Donald Farr
Former Editor, Mustang Monthly
April 1, 2005

There are many ways to enjoy a vintage Mustang these days. Some owners prefer to take the restomod route and maintain the vintage appearance while improving comfort and performance with modern components. Others are fanatical about originality; they go to great lengths to obtain new-old-stock parts in the quest for Mustang Club of America recognition. The more adventurous among us drive our older Mustangs every day, while the majority tend to save their prides and joys for weekend cruises and shows.

How you intend to use your Mustang will dictate how you build your Mustang. Circumstances may play a role. Maybe your Mustang is your only car. In that case, you're looking at a daily driver, otherwise it's a long walk to work. Today, most stay home during bad weather and go out to play on nice weekends.

We suspect you already own your Mustang, or perhaps you've got your eye on one to purchase. And we imagine you've already pictured yourself driving into the office parking lot every day or stepping up to the podium to receive your show trophy, so you know which way you're leaning. We've got some ideas and suggestions that can help make your Mustang ownership, whether you're driving daily or strictly showing, a more pleasurable experience.

No matter which way you go with your Mustang, you need to have a solid undercarriage and body. Rust problems won't go away on their own-they only get worse with time. Before you drop in that 5.0 powerplant or pay a couple of grand for a stereo system, replace the rusty sheetmetal or frame components. It will be expensive, but it should be your first priority. Otherwise, you could have a nice little Mustang with doors that pop open every time you pop the clutch, or you could experience wet carpet and feet whenever it rains thanks to a leaking cowl vent.

Daily DriverIt takes a brave person to drive an older Mustang every day, and fewer and fewer Mustang owners are subjecting their cars or themselves to the challenges of maintaining a 35-40-year-old car on an everyday basis. Maintenance alone can be frustrating on top of typical aging problems like leaking window seals, rust, and frayed electrical wiring. While today's new cars have electronic ignition and fuel injection, vintage Mustangs came with ignition points that wear out and carburetors that get dirty and clogged. Unless the Mustang has been subjected to a full and thorough overhaul or restoration, many of the components, such as ball joints and steering gears, are old and worn, possibly making the Mustang not only uncomfortable to drive but also unsafe.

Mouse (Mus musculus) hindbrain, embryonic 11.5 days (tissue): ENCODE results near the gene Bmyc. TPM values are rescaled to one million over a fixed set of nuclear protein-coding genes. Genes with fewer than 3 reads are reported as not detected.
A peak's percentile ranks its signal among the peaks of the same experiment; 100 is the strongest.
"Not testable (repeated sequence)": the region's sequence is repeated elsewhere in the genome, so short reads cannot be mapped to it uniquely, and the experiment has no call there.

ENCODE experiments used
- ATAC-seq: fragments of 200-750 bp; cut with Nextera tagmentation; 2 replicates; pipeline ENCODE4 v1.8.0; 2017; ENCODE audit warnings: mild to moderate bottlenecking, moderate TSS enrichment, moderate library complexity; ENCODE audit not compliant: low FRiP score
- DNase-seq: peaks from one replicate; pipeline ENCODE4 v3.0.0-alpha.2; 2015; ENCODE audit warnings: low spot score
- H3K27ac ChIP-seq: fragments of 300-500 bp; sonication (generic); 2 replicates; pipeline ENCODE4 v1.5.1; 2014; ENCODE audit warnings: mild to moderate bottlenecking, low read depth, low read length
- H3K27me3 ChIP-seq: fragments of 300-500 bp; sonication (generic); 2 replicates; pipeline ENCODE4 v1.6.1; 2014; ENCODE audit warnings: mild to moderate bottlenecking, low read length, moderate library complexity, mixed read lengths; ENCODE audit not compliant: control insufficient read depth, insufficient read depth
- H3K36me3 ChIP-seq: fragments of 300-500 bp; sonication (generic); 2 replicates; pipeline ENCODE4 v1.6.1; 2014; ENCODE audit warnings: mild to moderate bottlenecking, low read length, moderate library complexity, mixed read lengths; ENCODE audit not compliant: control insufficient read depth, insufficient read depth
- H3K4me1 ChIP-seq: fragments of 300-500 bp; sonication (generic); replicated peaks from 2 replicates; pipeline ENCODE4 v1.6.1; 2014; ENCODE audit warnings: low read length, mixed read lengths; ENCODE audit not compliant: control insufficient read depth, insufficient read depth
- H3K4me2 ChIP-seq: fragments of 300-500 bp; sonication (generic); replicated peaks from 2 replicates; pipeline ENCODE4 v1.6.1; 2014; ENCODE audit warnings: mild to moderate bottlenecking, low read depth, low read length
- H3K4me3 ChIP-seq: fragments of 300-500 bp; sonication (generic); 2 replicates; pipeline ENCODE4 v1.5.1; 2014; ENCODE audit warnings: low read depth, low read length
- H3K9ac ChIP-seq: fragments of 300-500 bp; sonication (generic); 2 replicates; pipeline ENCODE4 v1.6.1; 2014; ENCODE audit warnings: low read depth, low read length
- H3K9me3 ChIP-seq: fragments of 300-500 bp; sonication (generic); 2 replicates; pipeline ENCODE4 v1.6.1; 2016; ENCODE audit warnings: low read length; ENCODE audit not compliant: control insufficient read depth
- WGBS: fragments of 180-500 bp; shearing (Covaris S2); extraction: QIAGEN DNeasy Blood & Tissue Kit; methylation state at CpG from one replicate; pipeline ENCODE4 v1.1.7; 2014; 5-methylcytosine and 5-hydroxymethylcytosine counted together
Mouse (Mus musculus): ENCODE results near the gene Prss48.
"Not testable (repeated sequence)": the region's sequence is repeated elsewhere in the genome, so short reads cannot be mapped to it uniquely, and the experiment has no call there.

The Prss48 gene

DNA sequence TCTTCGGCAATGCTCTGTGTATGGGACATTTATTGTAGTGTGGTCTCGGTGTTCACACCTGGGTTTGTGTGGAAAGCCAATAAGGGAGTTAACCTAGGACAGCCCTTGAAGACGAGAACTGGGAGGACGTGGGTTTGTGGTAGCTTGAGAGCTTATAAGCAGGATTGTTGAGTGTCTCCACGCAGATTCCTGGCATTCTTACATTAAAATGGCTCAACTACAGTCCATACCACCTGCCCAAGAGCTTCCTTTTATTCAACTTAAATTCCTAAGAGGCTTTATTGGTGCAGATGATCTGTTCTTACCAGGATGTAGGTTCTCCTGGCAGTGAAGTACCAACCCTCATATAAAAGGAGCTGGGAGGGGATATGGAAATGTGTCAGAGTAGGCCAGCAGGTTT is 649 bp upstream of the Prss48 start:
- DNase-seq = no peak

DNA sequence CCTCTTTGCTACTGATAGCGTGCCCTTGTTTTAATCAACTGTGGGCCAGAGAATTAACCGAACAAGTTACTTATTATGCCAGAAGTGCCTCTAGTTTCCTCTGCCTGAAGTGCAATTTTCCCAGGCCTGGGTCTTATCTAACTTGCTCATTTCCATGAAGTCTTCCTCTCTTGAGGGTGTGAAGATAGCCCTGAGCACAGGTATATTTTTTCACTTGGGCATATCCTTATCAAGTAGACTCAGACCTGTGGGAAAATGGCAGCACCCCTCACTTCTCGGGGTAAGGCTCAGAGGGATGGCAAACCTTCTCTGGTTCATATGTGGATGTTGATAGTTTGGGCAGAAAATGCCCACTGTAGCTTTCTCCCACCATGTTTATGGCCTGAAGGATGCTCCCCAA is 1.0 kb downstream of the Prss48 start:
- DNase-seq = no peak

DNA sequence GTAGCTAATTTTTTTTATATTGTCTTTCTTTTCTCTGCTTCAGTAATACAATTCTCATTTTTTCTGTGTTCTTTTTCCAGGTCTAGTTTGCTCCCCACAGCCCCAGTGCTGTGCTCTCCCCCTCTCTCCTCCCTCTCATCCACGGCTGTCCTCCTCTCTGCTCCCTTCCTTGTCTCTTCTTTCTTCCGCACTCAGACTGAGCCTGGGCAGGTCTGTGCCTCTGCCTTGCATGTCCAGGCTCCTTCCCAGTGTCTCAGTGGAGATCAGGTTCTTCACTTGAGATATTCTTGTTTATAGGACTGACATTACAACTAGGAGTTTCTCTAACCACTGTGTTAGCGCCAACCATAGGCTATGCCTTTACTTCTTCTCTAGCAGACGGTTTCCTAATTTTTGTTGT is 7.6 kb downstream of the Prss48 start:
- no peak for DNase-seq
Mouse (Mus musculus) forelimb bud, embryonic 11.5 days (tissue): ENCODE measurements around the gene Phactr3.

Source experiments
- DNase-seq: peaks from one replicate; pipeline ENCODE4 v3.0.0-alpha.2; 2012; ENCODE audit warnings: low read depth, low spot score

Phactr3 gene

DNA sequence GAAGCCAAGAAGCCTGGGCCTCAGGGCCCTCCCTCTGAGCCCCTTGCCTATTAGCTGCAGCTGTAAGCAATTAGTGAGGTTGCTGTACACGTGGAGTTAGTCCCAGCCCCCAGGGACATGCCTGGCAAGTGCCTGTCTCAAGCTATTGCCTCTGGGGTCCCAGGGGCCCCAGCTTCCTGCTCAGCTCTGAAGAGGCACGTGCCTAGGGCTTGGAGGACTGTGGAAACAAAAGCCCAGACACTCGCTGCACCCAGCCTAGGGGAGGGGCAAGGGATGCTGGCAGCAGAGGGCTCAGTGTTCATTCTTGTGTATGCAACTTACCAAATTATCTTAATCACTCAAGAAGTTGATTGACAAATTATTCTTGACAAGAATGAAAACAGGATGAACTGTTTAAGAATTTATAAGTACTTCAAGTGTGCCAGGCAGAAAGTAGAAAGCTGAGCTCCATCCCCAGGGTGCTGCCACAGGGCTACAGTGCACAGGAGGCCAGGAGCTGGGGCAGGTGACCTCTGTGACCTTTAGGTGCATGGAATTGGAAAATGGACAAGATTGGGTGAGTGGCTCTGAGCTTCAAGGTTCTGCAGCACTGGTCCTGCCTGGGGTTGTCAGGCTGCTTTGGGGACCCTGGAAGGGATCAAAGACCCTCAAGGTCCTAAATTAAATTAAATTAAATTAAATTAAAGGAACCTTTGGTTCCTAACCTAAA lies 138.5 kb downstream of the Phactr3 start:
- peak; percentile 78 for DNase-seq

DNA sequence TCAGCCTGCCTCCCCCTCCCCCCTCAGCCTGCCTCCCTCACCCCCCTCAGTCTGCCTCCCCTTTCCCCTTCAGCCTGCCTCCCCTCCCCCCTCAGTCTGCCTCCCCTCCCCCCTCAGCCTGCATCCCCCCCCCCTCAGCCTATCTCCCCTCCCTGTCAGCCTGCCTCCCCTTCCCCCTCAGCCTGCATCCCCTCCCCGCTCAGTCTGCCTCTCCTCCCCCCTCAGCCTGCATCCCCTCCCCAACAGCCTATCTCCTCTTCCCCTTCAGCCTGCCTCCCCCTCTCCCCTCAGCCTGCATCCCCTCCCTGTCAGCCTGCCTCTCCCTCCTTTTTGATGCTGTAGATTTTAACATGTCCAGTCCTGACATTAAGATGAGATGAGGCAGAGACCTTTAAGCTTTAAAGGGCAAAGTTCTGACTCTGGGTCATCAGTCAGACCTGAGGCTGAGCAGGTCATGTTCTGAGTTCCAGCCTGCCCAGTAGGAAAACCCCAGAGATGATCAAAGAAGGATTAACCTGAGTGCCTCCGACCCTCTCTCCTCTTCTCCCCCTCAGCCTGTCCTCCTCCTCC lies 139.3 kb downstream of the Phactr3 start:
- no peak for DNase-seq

We assume you're a safe and careful driver, especially when you're driving your prized Mustang. But no matter how careful you drive, you can't be certain about the idiots sharing the road with you. Tailgaters, speeders, red-light runners, and SUV drivers who think they own the road are all a threat to your Mustang, and when you drive it every day, you're putting it in harm's way on a daily basis. Not only should you make sure your brakes, steering, and suspension are in good shape for those evasive maneuvers, it's also a smart idea to install three-point safety harnesses and a rear-seat barrier (for early hardtops to prevent injuries from a gas-tank explosion during a rear-end collision) for your own safety.

Driving an older Mustang on a daily basis also makes it more visible and available for theft, so it's a good idea to install an alarm.